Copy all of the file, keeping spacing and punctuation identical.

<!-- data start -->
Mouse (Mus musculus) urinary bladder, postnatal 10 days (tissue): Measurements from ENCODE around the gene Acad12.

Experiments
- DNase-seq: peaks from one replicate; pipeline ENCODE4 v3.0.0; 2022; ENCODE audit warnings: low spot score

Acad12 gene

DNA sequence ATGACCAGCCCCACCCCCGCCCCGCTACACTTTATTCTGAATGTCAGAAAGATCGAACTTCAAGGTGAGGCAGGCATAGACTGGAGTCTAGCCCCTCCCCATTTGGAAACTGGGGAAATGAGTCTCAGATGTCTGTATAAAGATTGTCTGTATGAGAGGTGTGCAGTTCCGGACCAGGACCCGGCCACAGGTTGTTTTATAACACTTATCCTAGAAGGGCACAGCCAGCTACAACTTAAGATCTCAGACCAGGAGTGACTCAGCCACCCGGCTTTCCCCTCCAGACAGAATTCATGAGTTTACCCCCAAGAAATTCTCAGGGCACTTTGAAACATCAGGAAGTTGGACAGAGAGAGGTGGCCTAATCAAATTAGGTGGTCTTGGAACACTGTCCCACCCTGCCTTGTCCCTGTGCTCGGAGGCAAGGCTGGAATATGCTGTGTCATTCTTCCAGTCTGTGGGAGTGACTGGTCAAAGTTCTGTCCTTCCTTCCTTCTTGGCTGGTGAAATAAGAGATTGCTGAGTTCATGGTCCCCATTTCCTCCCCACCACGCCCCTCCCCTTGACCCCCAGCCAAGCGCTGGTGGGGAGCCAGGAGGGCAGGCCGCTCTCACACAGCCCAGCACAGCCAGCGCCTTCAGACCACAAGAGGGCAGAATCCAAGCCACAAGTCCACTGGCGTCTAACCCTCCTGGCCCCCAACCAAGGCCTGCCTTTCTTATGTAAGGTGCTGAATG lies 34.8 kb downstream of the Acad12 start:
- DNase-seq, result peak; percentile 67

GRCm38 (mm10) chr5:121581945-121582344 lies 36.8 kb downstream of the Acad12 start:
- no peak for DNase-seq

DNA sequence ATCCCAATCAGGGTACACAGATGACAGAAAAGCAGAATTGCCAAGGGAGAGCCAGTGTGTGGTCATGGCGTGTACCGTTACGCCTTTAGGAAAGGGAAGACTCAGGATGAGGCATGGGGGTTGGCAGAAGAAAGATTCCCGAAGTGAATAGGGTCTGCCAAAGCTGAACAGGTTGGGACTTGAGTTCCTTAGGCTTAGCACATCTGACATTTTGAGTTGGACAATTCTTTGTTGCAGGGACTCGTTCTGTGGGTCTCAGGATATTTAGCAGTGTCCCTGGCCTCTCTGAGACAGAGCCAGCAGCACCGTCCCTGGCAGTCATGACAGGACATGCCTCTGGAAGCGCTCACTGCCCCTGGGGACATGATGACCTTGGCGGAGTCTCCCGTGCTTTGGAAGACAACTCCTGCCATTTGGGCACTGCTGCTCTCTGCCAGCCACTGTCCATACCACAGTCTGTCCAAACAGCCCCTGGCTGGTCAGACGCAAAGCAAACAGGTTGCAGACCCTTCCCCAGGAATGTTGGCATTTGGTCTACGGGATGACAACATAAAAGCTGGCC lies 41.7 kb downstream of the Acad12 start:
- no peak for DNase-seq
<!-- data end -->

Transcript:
Mouse (Mus musculus) urinary bladder, postnatal 10 days (tissue): Measurements from ENCODE around the gene Acad12.

Experiments
- DNase-seq: peaks from one replicate; pipeline ENCODE4 v3.0.0; 2022; ENCODE audit warnings: low spot score

Acad12 gene

DNA sequence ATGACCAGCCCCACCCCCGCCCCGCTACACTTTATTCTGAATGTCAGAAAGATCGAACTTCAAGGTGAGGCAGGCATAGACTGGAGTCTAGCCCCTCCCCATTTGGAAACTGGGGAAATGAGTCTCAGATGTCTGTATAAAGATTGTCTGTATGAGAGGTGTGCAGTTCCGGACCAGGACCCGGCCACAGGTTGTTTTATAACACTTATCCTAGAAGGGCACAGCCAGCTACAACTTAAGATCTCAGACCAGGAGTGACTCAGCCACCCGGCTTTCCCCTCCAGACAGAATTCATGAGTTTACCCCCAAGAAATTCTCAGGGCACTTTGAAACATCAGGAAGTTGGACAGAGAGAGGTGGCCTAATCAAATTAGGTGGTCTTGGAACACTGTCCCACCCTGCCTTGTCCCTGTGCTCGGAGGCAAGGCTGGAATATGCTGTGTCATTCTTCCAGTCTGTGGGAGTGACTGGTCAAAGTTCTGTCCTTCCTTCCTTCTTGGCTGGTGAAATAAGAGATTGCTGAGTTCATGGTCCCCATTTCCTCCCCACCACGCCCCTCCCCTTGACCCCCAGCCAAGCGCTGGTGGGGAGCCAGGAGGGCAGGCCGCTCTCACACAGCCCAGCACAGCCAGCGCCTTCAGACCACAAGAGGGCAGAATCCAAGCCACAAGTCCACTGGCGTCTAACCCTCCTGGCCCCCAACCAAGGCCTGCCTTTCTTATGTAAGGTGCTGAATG lies 34.8 kb downstream of the Acad12 start:
- DNase-seq, result peak; percentile 67

GRCm38 (mm10) chr5:121581945-121582344 lies 36.8 kb downstream of the Acad12 start:
- no peak for DNase-seq

DNA sequence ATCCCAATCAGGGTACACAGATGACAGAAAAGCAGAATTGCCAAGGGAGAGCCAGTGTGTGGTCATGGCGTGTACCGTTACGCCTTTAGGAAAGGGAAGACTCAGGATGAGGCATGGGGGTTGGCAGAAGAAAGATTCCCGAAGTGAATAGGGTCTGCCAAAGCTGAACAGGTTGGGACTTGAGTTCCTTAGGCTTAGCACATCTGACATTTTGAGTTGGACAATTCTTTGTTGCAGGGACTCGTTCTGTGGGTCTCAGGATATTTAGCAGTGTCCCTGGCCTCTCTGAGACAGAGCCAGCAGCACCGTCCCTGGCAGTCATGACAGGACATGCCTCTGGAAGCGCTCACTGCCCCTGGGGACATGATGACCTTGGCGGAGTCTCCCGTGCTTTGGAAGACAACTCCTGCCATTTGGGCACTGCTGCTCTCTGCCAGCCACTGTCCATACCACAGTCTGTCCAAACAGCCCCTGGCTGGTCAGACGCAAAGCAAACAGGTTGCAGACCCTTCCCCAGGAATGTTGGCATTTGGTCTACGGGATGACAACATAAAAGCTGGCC lies 41.7 kb downstream of the Acad12 start:
- no peak for DNase-seq